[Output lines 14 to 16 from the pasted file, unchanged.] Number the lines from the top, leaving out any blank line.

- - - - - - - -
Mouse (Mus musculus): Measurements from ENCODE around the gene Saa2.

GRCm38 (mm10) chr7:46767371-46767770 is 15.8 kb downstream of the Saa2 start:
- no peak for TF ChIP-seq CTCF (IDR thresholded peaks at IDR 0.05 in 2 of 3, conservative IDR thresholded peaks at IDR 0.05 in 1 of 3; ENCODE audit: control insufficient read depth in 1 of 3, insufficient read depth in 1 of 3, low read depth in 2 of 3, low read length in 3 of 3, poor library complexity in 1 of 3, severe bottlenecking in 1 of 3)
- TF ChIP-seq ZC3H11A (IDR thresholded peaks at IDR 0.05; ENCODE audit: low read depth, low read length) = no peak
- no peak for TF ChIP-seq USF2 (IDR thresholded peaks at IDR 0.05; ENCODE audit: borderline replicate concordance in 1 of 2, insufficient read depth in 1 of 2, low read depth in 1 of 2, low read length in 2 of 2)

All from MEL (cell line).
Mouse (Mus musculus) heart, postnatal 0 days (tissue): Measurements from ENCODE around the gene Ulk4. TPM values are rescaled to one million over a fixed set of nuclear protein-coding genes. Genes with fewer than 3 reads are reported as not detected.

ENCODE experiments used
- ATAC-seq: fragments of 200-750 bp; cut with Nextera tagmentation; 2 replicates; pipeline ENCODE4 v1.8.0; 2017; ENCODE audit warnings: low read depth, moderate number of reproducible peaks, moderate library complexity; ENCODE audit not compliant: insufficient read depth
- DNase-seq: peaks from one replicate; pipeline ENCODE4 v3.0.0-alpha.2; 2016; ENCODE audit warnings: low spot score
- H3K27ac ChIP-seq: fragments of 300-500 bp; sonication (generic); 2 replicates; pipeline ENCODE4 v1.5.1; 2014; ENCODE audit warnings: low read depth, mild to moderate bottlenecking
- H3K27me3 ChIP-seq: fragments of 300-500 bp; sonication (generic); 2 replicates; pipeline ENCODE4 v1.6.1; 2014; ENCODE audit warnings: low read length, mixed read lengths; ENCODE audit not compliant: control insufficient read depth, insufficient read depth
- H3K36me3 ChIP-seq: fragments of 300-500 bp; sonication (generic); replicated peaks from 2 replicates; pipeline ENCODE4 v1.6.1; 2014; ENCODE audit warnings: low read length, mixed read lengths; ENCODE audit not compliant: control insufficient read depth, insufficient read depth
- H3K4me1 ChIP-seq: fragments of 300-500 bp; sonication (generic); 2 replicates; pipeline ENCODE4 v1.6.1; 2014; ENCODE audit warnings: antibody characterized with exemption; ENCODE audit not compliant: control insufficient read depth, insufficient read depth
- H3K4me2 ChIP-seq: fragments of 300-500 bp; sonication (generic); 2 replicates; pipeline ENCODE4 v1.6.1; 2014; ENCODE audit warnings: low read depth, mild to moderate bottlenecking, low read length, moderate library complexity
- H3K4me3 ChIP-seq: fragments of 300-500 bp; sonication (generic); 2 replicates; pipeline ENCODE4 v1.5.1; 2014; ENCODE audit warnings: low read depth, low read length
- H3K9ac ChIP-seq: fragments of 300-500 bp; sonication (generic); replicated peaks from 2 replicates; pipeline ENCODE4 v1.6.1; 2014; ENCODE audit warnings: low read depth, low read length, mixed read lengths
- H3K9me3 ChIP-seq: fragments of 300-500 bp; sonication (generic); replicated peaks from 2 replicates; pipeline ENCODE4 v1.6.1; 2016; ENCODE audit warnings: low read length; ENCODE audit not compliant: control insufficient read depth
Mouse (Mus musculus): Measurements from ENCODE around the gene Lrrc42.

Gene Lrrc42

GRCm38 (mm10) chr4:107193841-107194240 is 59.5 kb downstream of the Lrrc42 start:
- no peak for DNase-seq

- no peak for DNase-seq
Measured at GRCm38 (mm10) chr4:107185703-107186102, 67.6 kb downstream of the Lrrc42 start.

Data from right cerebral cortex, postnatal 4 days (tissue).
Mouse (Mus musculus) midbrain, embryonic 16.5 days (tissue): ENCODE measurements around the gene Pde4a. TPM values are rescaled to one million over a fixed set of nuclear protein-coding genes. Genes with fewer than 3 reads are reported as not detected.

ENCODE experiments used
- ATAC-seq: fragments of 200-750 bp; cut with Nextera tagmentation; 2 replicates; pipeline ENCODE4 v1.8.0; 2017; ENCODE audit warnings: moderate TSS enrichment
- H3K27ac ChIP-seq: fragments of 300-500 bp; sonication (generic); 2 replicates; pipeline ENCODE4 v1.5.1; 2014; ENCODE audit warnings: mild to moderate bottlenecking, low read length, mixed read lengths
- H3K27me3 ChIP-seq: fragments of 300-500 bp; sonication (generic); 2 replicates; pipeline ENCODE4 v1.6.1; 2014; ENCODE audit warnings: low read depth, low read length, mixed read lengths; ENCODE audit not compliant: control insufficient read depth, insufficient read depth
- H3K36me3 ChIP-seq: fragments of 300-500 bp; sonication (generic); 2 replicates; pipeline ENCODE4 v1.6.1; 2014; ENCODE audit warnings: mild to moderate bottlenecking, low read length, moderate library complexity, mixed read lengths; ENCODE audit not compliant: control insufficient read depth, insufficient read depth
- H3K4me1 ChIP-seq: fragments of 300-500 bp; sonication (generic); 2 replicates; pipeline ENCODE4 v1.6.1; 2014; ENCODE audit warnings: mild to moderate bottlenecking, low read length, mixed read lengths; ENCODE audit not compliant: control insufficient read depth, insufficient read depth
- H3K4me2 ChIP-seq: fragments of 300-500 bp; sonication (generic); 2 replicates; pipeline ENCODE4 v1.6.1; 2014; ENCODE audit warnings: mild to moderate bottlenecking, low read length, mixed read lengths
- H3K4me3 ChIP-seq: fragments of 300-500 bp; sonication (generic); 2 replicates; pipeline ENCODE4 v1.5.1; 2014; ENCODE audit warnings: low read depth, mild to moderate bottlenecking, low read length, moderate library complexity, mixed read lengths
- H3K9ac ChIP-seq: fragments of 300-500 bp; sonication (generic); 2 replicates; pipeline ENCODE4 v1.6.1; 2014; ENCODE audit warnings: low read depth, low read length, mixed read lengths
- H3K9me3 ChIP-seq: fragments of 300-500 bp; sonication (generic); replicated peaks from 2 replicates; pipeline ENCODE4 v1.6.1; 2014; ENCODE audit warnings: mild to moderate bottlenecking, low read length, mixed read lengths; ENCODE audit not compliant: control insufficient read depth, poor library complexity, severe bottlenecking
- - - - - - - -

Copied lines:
- H3K4me1 ChIP-seq: fragments of 300-500 bp; sonication (generic); 2 replicates; pipeline ENCODE4 v1.6.1; 2014; ENCODE audit warnings: antibody characterized with exemption; ENCODE audit not compliant: control insufficient read depth, insufficient read depth
- H3K4me2 ChIP-seq: fragments of 300-500 bp; sonication (generic); 2 replicates; pipeline ENCODE4 v1.6.1; 2014; ENCODE audit warnings: low read depth, mild to moderate bottlenecking, low read length, moderate library complexity
- H3K4me3 ChIP-seq: fragments of 300-500 bp; sonication (generic); 2 replicates; pipeline ENCODE4 v1.5.1; 2014; ENCODE audit warnings: low read depth, low read length